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Sitting and Posture

office syndrome carpel syndromeChris Gregg, physiotherapist and general manager of a injury rehabilitation company, says sitting has marked effects on muscles and bones, especially the neck. Neck position changes dramatically from standing to sitting. Posture in front of laptops is a nightmare because you have to crane your neck forward, causing the loading on the neck to increase dramatically.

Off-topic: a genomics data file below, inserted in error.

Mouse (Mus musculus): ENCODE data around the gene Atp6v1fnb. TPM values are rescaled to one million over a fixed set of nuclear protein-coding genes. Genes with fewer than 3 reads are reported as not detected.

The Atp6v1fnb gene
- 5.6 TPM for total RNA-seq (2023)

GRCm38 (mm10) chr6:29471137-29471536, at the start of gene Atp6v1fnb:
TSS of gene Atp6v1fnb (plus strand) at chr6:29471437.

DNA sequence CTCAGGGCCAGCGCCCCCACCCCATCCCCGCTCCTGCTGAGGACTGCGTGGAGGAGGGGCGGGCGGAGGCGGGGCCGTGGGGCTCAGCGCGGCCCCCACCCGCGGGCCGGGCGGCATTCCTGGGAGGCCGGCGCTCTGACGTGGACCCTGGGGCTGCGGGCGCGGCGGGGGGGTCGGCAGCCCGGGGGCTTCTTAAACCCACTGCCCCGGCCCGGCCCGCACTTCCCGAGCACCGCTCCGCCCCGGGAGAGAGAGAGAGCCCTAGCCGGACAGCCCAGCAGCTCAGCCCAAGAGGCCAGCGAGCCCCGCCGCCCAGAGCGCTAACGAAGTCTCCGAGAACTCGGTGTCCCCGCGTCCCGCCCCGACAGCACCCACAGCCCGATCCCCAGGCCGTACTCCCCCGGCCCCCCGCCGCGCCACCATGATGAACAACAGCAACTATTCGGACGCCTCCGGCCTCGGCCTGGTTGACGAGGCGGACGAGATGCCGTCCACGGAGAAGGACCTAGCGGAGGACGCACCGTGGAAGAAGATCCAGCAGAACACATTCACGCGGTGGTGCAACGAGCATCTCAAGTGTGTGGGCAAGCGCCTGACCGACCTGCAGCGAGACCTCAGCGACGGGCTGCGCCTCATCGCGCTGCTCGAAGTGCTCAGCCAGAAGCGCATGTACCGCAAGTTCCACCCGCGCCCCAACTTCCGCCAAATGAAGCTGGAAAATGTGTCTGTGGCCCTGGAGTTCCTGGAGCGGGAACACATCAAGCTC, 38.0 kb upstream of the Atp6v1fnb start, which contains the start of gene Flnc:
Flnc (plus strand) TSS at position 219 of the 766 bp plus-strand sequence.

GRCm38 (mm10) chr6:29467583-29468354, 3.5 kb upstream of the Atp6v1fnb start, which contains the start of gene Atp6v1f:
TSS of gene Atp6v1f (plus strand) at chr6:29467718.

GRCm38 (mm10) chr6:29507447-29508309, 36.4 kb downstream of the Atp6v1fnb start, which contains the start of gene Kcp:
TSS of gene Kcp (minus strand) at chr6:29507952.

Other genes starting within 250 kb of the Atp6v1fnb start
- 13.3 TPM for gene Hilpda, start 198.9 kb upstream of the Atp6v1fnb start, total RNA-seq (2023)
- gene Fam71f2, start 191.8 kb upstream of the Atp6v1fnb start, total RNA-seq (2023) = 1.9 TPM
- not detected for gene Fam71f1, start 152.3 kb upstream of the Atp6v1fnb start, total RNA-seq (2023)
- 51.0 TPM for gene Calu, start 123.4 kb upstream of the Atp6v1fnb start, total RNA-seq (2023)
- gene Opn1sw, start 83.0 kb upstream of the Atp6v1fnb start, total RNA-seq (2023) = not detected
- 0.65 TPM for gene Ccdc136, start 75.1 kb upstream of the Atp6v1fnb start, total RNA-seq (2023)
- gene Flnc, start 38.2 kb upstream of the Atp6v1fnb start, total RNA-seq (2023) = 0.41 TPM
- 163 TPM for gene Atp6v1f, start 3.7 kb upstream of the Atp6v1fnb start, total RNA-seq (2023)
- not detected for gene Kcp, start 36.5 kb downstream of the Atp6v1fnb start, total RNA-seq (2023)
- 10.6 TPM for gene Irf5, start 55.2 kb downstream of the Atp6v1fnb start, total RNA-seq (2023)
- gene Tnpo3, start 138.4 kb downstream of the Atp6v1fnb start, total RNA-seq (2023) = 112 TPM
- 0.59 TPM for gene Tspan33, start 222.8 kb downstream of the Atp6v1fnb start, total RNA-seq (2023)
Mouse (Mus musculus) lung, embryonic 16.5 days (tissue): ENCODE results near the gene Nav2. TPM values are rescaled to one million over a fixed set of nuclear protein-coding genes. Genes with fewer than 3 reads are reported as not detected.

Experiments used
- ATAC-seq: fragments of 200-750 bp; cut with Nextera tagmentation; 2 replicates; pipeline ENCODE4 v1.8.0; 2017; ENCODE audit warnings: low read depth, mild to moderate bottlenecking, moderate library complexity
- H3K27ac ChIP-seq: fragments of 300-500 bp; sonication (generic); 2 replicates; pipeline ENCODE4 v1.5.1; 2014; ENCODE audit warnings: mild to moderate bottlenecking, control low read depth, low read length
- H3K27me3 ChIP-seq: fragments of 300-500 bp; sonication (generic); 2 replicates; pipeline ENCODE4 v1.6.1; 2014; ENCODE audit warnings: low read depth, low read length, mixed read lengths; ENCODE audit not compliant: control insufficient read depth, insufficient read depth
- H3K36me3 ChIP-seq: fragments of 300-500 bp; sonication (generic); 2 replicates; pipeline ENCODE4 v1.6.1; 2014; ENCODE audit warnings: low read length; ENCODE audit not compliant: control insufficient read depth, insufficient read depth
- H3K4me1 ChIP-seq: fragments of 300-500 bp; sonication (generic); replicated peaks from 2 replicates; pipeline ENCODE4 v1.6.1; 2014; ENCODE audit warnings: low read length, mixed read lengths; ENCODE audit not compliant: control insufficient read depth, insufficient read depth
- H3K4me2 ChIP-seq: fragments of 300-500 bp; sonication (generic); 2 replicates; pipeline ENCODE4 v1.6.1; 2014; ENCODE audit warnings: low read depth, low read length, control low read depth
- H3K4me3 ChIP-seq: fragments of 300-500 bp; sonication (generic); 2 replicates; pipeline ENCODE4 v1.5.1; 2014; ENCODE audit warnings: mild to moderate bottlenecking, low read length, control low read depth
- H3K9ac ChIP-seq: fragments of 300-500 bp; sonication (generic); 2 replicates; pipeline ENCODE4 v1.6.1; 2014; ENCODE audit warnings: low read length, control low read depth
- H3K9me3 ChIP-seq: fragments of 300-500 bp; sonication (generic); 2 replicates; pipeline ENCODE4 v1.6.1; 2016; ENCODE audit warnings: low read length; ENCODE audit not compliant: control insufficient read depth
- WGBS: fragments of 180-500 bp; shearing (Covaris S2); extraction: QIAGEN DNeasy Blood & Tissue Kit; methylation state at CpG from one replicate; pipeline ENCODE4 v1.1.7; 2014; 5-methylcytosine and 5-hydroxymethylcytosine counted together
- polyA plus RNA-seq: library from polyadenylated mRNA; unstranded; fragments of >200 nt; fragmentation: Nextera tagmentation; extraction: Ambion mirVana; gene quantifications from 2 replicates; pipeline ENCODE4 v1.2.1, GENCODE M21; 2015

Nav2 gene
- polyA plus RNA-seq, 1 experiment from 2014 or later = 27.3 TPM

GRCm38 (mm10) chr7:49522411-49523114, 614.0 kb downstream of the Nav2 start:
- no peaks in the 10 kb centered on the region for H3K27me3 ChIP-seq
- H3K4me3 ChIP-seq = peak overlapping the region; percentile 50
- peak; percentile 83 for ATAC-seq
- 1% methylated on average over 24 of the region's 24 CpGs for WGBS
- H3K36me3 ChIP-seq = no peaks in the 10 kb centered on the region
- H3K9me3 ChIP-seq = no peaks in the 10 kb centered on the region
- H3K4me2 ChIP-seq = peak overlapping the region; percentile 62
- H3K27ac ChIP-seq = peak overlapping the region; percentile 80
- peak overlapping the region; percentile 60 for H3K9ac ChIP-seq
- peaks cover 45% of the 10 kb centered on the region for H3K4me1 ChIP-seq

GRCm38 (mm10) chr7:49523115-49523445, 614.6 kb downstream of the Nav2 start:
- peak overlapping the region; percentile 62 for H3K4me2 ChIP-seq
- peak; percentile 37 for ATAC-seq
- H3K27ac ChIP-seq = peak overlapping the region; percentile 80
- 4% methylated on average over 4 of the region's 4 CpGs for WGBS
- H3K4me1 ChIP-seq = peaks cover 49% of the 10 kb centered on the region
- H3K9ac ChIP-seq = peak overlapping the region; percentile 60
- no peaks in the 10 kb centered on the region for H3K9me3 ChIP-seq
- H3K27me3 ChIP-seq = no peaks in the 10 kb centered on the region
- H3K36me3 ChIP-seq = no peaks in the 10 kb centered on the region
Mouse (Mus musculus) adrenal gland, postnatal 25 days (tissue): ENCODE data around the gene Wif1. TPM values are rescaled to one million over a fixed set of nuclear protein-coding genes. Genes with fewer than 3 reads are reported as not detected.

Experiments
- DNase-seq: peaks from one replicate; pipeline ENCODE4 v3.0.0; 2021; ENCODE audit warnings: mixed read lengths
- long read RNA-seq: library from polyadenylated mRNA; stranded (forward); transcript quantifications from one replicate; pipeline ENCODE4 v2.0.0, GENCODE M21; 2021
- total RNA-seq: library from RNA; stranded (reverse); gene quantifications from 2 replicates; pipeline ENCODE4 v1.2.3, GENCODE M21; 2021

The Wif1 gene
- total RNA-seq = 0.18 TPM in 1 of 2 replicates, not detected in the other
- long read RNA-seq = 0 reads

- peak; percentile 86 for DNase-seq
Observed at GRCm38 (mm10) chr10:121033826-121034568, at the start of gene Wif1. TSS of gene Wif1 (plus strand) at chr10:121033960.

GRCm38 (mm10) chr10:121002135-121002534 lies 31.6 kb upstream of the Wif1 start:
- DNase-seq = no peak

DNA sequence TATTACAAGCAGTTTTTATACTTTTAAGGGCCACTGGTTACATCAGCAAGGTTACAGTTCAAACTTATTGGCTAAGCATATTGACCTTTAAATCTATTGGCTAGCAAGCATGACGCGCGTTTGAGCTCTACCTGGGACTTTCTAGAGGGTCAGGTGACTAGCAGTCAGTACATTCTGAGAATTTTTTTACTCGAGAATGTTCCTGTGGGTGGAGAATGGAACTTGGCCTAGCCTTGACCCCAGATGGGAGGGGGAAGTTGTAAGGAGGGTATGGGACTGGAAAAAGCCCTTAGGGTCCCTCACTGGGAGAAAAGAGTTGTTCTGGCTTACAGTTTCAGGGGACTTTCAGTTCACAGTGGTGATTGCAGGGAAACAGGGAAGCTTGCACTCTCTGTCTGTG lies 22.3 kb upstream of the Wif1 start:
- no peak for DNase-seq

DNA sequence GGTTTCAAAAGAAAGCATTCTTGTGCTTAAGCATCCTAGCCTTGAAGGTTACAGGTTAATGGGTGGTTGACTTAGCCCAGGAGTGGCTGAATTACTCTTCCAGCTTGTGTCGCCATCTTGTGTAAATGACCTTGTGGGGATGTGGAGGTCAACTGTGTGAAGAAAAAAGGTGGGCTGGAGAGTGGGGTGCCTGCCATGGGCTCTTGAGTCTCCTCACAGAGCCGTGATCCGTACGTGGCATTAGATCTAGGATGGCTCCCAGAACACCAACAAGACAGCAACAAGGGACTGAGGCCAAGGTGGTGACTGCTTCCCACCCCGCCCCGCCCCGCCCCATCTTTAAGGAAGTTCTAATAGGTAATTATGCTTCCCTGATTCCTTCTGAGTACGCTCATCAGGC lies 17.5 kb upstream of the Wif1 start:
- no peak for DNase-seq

And then there is that link between sitting and obesity. Out of 51 studies analysed by Grant Schofield, Professor of Public Health, and Director of the Human Potential Centre at AUT Millennium 2010, 38 studies showed a significant connection between sitting and obesity. It seems clear — when we sit down too much, we expand. A study released in the American College of Cardiology journal that followed nearly 5000 Scottish men concluded that spending two or more leisure hours in front of a screen doubles the risk of heart attack. Once again, exercising several hours a week made no difference. Clearly, the computer has a lot to do with it. Computer technology has created whole industries, felled others, and transformed most of the rest. Where we used to bang fence posts in now, we tap keys.